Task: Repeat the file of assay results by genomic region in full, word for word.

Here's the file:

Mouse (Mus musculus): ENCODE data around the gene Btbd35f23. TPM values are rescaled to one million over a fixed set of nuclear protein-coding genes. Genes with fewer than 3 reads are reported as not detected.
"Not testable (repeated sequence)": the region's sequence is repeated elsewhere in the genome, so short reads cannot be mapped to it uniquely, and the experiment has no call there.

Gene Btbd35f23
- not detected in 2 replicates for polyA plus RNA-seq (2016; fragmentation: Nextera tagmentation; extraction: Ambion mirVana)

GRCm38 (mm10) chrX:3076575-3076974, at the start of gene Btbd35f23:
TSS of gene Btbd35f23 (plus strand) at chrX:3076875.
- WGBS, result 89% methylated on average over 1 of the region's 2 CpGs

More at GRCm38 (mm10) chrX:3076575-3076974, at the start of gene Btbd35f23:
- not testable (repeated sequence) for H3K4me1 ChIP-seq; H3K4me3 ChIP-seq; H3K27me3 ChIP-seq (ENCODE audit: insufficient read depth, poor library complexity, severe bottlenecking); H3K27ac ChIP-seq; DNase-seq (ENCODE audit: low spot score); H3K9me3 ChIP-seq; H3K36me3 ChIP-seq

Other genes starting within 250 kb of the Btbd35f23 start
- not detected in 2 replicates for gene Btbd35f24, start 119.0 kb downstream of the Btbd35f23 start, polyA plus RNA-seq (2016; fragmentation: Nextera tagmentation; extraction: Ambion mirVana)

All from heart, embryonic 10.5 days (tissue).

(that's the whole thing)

Mouse (Mus musculus): ENCODE data around the gene Btbd35f23. TPM values are rescaled to one million over a fixed set of nuclear protein-coding genes. Genes with fewer than 3 reads are reported as not detected.
"Not testable (repeated sequence)": the region's sequence is repeated elsewhere in the genome, so short reads cannot be mapped to it uniquely, and the experiment has no call there.

Gene Btbd35f23
- not detected in 2 replicates for polyA plus RNA-seq (2016; fragmentation: Nextera tagmentation; extraction: Ambion mirVana)

GRCm38 (mm10) chrX:3076575-3076974, at the start of gene Btbd35f23:
TSS of gene Btbd35f23 (plus strand) at chrX:3076875.
- WGBS, result 89% methylated on average over 1 of the region's 2 CpGs

More at GRCm38 (mm10) chrX:3076575-3076974, at the start of gene Btbd35f23:
- not testable (repeated sequence) for H3K4me1 ChIP-seq; H3K4me3 ChIP-seq; H3K27me3 ChIP-seq (ENCODE audit: insufficient read depth, poor library complexity, severe bottlenecking); H3K27ac ChIP-seq; DNase-seq (ENCODE audit: low spot score); H3K9me3 ChIP-seq; H3K36me3 ChIP-seq

Other genes starting within 250 kb of the Btbd35f23 start
- not detected in 2 replicates for gene Btbd35f24, start 119.0 kb downstream of the Btbd35f23 start, polyA plus RNA-seq (2016; fragmentation: Nextera tagmentation; extraction: Ambion mirVana)

All from heart, embryonic 10.5 days (tissue).